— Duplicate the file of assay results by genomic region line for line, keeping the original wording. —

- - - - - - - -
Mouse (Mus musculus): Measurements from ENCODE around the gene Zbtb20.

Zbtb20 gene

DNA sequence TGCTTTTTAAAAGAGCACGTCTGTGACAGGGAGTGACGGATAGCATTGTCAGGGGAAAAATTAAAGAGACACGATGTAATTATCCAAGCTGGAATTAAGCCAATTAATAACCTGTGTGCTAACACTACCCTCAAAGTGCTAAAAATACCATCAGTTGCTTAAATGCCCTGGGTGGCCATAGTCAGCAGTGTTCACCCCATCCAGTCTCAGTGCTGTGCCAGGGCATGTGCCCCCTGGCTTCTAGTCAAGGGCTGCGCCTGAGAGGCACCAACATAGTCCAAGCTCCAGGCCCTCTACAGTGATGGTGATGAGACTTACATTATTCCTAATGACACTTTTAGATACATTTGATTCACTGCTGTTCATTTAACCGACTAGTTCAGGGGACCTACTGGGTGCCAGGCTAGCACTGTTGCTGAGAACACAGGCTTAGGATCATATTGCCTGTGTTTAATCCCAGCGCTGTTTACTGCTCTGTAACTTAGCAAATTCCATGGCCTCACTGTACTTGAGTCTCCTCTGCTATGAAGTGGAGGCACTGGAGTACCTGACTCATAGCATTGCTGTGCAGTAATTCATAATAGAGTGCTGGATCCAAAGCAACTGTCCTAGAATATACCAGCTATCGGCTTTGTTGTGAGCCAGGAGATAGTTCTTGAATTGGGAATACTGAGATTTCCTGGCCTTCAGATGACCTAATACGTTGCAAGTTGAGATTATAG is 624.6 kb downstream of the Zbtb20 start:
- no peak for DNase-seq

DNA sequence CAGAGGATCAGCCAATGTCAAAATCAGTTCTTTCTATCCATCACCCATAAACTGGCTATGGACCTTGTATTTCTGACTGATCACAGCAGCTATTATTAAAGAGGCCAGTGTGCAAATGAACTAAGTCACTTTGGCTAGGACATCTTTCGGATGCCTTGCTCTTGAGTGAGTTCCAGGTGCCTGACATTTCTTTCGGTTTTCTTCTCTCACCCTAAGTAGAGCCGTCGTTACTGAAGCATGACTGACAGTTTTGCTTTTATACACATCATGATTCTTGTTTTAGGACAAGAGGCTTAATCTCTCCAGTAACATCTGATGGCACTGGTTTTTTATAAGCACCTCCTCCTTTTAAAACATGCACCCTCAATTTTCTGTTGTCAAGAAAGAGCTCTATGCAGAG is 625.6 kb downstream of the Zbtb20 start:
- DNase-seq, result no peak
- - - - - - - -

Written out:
Mouse (Mus musculus): Measurements from ENCODE around the gene Zbtb20.

Zbtb20 gene

DNA sequence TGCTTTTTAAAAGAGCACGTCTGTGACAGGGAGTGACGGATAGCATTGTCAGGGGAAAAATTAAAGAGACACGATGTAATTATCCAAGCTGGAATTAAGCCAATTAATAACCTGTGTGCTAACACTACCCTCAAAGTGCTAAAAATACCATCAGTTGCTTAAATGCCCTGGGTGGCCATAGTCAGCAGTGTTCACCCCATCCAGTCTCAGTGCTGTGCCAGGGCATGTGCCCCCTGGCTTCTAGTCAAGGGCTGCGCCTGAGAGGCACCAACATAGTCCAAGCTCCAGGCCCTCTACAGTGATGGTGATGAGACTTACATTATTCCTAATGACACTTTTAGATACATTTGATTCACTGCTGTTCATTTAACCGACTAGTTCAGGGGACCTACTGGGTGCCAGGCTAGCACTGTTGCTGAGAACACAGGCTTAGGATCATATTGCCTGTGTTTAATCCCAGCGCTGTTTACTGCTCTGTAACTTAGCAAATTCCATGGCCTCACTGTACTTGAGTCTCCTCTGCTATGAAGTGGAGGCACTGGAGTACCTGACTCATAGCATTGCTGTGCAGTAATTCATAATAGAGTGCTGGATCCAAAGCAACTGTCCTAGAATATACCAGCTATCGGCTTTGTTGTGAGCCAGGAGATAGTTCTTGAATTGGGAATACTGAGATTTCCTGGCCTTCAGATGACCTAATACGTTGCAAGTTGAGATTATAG is 624.6 kb downstream of the Zbtb20 start:
- no peak for DNase-seq

DNA sequence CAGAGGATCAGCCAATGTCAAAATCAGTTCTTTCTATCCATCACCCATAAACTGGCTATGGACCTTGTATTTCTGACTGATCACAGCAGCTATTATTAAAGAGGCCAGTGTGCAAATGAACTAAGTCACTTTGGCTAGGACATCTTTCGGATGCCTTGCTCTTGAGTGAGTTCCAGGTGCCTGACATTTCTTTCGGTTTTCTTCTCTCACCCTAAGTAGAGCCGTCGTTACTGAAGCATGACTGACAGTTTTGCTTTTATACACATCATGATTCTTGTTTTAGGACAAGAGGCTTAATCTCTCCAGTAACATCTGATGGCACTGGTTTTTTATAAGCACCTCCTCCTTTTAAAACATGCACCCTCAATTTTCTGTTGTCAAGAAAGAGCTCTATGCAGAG is 625.6 kb downstream of the Zbtb20 start:
- DNase-seq, result no peak